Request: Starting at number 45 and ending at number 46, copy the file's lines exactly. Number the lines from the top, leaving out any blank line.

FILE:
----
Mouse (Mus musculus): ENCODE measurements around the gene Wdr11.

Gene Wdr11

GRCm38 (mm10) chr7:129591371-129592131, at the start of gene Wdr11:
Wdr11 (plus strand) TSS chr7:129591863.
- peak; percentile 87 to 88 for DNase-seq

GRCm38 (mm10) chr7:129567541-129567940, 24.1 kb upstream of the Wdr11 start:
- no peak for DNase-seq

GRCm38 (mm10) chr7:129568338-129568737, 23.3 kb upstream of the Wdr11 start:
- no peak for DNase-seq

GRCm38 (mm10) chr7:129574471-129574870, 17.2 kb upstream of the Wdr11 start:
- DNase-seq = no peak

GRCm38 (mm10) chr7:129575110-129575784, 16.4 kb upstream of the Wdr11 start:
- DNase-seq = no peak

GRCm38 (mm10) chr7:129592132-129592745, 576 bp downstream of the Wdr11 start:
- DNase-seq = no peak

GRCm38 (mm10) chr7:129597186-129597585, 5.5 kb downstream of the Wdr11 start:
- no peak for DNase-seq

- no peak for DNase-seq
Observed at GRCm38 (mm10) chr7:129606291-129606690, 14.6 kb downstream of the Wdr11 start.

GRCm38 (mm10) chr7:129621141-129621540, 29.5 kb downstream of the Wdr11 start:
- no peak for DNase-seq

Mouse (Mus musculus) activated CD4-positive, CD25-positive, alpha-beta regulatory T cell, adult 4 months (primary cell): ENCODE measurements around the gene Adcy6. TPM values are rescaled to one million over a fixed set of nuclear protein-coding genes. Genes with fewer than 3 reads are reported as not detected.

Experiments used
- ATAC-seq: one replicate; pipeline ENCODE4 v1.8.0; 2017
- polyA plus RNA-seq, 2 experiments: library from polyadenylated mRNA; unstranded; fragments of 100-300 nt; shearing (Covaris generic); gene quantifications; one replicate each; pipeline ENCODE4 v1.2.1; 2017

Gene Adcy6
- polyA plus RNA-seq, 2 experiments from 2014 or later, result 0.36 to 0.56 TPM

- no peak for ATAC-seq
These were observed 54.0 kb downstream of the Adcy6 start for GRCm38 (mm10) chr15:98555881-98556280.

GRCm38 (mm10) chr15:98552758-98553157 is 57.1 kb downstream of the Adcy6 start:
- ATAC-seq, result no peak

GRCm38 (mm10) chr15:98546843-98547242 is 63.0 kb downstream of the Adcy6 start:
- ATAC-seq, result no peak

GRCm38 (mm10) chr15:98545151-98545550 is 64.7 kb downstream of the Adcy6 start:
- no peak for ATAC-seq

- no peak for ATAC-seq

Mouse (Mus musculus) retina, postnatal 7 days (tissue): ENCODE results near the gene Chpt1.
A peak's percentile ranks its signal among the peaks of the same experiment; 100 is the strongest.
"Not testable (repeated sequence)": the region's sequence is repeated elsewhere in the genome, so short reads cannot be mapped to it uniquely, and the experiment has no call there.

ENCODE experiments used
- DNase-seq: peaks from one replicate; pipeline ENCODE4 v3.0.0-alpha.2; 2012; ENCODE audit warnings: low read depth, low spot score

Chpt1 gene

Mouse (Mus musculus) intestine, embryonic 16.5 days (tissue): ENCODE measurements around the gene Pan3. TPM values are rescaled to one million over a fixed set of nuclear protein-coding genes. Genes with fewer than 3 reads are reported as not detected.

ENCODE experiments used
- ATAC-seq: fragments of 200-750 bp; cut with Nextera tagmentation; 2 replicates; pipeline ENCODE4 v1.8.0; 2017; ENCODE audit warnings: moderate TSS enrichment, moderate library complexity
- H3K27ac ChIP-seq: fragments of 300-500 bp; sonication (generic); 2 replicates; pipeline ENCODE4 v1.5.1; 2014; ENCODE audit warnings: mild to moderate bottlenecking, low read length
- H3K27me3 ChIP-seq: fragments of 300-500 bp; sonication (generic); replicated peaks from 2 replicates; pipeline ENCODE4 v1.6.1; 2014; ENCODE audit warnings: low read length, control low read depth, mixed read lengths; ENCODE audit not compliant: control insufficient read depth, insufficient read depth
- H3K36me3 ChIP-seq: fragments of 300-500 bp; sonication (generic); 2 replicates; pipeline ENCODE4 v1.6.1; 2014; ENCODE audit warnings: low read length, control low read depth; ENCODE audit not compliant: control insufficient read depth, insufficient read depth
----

- ATAC-seq: fragments of 200-750 bp; cut with Nextera tagmentation; 2 replicates; pipeline ENCODE4 v1.8.0; 2017; ENCODE audit warnings: moderate TSS enrichment, moderate library complexity
- H3K27ac ChIP-seq: fragments of 300-500 bp; sonication (generic); 2 replicates; pipeline ENCODE4 v1.5.1; 2014; ENCODE audit warnings: mild to moderate bottlenecking, low read length